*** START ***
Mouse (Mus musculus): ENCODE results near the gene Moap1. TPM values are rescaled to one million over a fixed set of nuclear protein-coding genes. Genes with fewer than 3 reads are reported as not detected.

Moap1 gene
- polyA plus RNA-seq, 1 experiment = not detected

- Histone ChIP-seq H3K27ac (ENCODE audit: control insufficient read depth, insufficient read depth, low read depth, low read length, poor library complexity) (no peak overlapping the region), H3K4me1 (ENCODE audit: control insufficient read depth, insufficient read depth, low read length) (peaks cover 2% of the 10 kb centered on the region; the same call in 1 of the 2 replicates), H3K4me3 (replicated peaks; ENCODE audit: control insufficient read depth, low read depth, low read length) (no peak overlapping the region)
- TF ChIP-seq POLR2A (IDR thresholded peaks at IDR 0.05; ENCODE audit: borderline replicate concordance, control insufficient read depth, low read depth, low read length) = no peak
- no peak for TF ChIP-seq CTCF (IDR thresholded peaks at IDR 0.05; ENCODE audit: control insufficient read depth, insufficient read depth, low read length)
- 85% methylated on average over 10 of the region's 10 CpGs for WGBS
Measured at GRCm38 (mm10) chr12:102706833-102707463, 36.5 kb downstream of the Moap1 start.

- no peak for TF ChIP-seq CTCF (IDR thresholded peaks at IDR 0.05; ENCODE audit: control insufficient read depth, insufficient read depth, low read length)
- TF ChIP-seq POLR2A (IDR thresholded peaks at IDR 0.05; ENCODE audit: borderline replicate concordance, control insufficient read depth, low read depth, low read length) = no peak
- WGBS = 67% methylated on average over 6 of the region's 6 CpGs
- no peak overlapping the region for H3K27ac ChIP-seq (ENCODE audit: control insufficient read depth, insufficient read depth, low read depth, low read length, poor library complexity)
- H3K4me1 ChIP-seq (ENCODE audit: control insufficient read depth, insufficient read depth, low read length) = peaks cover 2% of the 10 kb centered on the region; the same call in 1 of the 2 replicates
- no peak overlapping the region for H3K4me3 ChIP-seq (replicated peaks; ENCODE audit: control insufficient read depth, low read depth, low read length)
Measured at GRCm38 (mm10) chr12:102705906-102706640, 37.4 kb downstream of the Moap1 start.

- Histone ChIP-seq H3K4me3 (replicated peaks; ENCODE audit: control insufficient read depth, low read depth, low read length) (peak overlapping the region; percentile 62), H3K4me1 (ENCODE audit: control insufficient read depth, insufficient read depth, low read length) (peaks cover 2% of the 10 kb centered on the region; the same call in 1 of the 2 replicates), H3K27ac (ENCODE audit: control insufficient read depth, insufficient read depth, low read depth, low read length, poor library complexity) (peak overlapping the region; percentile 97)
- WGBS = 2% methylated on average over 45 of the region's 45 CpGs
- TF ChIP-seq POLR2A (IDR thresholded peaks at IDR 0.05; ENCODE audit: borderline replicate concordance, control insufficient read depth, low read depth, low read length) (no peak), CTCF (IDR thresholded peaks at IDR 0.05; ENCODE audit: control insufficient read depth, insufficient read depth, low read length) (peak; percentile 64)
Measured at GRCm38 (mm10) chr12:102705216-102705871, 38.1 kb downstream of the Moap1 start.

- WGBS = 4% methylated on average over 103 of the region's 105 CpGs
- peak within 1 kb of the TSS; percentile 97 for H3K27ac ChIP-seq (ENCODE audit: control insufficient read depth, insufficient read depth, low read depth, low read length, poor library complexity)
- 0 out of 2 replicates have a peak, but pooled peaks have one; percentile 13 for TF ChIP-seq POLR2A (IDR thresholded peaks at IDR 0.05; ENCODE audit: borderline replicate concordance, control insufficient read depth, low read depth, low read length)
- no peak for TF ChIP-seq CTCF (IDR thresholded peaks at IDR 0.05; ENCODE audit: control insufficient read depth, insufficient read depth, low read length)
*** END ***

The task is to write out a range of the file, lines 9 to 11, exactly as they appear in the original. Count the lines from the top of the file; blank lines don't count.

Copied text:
- no peak for TF ChIP-seq CTCF (IDR thresholded peaks at IDR 0.05; ENCODE audit: control insufficient read depth, insufficient read depth, low read length)
- TF ChIP-seq POLR2A (IDR thresholded peaks at IDR 0.05; ENCODE audit: borderline replicate concordance, control insufficient read depth, low read depth, low read length) = no peak
- WGBS = 67% methylated on average over 6 of the region's 6 CpGs